Horizon 202029.01.2018

EU project to improve engineered nanomaterial safety

The Adolphe Merkle Institute has joined an international effort addressing the need for safer and more effective testing of engineered nanomaterials (ENM), an area that is of crucial and growing importance to billion-franc markets including cosmetics, electronics, medicine and food.

The AMI BioNanomaterials co-chair Professor Barbara Rothen-Rutishauser will serve as a module leader (Advanced in vitro pulmonary models for ENM assessment) of a new €12.7 million (CHF 14.8 million) global project,


, financed by the European Commission's Horizon 2020 initiative, and led by Swansea University.

The nanotechnology industry promises significant scientific, economic and societal benefits, but commercialisation and growth are threatened by safety uncertainties. Whether engineered nanomaterials present a risk to human and environmental health is still open to debate. However, at present, the test methods used to assess this risk are inadequate and unrealistic. Current test systems utilise scientific models that lack the detail and complexity of the environment and the human body, and only consider the effects of short-term ENM exposure which does not reflect realistic extended or repeated exposure scenarios.

The Physiologically Anchored Tools for Realistic nanOmateriaL hazard aSsessment (PATROLS) project involves 24 partners, across Europe, the United States and Asia with representatives from academia, industry and government. The project is coordinated by Profs Shareen Doak, Professor of Genotoxicology & Cancer at Swansea University Medical School in Britain. Over the next three-and-a-half years, the PATROLS scientists aim to establish a battery of innovative, next-generation safety testing tools that more accurately predict adverse effects caused by long-term ENM exposure in humans and the environment.

PATROLS aims to address current nanosafety testing issues by:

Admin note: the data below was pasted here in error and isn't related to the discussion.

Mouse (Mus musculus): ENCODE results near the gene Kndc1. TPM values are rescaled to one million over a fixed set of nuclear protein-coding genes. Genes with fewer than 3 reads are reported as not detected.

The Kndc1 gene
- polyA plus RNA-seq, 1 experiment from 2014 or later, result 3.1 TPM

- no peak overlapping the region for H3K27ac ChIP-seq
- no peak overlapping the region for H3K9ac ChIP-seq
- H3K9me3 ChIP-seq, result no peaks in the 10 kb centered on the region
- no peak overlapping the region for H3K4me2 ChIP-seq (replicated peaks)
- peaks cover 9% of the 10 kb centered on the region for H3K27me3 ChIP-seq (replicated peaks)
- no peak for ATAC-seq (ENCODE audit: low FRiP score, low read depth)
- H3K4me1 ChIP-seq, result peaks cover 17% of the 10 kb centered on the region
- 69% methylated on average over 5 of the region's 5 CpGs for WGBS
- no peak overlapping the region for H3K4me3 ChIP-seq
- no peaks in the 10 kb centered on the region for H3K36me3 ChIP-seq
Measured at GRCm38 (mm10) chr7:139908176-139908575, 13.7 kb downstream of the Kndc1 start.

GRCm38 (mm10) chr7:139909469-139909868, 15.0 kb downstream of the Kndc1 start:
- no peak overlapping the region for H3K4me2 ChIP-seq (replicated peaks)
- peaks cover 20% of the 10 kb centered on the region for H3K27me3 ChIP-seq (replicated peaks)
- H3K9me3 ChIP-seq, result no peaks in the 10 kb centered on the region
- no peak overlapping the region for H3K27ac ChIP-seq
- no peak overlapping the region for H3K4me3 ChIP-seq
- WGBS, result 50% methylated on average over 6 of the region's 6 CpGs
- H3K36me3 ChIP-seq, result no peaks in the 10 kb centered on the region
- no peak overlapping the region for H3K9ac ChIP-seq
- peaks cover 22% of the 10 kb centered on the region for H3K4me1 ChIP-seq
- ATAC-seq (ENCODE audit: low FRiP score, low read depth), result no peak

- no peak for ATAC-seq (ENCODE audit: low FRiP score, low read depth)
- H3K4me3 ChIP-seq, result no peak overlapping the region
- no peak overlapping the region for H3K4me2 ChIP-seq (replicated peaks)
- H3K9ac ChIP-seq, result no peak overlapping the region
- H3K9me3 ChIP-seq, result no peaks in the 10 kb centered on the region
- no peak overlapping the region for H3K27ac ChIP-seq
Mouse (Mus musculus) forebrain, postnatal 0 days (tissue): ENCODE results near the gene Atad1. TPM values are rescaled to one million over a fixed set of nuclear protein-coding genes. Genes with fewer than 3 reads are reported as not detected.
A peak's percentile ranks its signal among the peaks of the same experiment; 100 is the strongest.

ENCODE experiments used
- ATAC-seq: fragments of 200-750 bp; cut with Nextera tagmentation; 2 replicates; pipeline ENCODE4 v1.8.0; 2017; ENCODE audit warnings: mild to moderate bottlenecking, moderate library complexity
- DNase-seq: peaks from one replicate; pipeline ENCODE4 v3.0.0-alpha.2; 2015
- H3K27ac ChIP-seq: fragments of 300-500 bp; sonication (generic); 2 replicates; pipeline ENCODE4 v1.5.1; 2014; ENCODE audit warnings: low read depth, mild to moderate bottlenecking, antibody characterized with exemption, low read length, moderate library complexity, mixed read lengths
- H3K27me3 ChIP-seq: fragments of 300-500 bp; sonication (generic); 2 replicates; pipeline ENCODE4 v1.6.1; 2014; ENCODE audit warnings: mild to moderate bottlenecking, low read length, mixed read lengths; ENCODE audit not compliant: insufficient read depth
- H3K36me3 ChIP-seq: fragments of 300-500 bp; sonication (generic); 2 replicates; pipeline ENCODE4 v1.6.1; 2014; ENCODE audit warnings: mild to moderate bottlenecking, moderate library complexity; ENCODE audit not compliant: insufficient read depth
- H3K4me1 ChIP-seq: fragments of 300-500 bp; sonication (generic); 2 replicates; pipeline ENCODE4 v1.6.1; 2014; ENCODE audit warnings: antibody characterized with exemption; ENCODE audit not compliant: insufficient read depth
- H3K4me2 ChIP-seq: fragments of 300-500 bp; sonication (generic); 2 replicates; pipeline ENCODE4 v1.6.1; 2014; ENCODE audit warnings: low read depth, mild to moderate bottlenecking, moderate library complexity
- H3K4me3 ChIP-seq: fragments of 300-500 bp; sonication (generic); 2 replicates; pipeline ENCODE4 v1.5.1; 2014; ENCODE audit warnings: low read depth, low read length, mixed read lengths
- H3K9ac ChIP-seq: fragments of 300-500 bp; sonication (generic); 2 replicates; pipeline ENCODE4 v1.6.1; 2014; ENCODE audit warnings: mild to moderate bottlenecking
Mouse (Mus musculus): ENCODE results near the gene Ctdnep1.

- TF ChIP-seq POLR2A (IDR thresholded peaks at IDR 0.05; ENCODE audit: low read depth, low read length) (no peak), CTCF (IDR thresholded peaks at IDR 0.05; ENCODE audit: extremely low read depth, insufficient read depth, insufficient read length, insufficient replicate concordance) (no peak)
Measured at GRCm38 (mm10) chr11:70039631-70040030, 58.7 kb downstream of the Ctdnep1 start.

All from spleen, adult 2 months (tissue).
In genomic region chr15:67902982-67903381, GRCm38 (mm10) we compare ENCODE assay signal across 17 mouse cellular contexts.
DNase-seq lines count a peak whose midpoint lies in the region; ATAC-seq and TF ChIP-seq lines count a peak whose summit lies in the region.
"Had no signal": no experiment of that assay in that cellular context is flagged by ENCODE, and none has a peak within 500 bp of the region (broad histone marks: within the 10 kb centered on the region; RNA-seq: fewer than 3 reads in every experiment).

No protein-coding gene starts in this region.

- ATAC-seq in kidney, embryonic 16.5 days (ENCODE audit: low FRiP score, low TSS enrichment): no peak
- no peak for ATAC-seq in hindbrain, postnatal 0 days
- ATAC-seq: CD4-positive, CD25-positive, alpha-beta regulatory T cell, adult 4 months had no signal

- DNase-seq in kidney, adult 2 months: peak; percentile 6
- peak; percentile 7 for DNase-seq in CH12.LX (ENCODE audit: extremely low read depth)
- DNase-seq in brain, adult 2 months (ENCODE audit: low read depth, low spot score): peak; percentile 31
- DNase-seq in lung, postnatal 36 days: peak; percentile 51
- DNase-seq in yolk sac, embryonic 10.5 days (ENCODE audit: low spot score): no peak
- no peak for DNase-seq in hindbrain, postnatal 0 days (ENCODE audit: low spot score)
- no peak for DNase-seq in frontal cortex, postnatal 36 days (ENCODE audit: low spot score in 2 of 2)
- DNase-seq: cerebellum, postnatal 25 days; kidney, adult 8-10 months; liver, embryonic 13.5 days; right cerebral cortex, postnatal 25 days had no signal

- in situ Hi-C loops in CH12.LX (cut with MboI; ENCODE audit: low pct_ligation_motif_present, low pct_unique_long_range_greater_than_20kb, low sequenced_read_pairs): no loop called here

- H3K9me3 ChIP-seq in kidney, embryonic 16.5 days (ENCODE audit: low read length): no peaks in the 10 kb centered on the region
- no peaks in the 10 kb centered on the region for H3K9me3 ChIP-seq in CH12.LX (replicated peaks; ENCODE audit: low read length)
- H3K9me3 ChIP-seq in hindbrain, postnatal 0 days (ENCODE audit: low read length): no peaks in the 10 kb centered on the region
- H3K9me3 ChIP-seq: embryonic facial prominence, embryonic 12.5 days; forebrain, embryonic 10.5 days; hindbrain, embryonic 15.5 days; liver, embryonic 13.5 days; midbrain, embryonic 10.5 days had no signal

• Producing realistic and predictive cultured 3D tissue models of the lung, gastrointestinal tract and liver for ENM safety assessment.
  • Developing innovative methods for safety assessment in ecologically relevant test systems and organisms, selected according to their position in the food chain.
  • Characterising ENMs under relevant experimental conditions dictated by the advanced human and environmental models developed.
  • Creating robust computational methods for ENM exposure, dose modelling and hazard prediction.

According to Professor Doak, the cutting-edge models, hazard reporter tests and computational methods developed through PATROLS will allow ENMs to be categorised based on their human and environmental risk. The improved predictivity of the tools generated will help to minimise uncertainty in ENM safety she adds. Furthermore, the PATROLS toolbox will provide effective data to support and enhance the current ENM safety evaluation

AMI Professor Rothen-Ruishauser says this project integrates perfectly with her ongoing research. "This joint action together with the highest calibre experts in nanosafety and inhalative hazard assessment will enable to establish robust and predictive multi-cellular lung models with a strong impact for ENM safety testing in the future," she points out.

PATROLS launched on January 1, 2018.  On January 29-30, the international consortium including academic, industrial, government and risk assessment partners involved in the project gathered in Swansea to discuss developments.